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What Is Personal Branding and Why Is It Important for Your Career?

What Is Personal Branding and Why Is It Important for Your Career?
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The idea of creating a personal brand can be a little intimidating and confusing. Are you feeling left behind in the world of personal branding? In this article, you will learn why personal branding is important, regardless of whether you are an entrepreneur or a corporate employee, and how to take simple steps to start, build, and enhance your personal brand.

The Rise of Personal Branding

Personal branding is much more than just a logo, color scheme, or personal image.

The rise and domination of social media platforms has created entirely new categories of people that we now call “influencers” who seem to come out of nowhere and suddenly achieve celebrity status.

Musicians, actors, and other creatives have exploded their presence around the world by using personal branding. Small, start-up businesses have expanded into marketing powerhouses with global audiences and customer bases simply by building personal brands.

Personal branding is now an entire industry in itself with branding coaches and consultants that specialize specifically in helping you build your personal brand. There are books, online courses, videos, and entire companies that are dedicated to helping you build your personal brand. But where do you start?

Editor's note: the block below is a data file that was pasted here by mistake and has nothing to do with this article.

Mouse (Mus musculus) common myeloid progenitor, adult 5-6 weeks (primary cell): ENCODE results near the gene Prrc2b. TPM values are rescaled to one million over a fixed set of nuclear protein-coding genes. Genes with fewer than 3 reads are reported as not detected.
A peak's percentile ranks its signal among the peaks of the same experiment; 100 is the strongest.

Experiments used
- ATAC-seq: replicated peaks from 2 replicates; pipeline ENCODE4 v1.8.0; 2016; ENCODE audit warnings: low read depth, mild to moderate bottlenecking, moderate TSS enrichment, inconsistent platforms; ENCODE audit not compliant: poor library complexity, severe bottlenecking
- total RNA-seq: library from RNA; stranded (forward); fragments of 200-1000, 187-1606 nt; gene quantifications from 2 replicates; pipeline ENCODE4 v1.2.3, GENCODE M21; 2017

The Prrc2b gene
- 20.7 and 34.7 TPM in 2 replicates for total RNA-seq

What Is Personal Branding and Why Should You Care?

The term “branding” was once associated primarily with big businesses…you know, those nameless, faceless mega-companies delivering everything from toothpaste to breakfast cereals to automobiles. However, the social landscape has changed.

Personal branding has become a vital part of success in any business, especially when you are the “face of the brand.” Whether you’re an entrepreneur, or you work for a small business or large corporation, how you portray yourself, both in-person and in the “web-o-sphere,” can make a big difference in both your short- and long-term success strategy.

When you consider some of the largest companies (“brands”) in the world, don’t you also associate the personal brand of the owner with that corporate brand? For example, when you think of Amazon, doesn’t Jeff Bezos also pop into your mind? What about Virgin Group and it’s over 200 companies—Richard Branson, right? And who can separate Apple from the late, great Steve Jobs? The same goes for Oprah Winfrey and her various brands, Elon Musk with Tesla and now SpaceX, and the list goes on.

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Why Is Personal Branding Important to Your Career?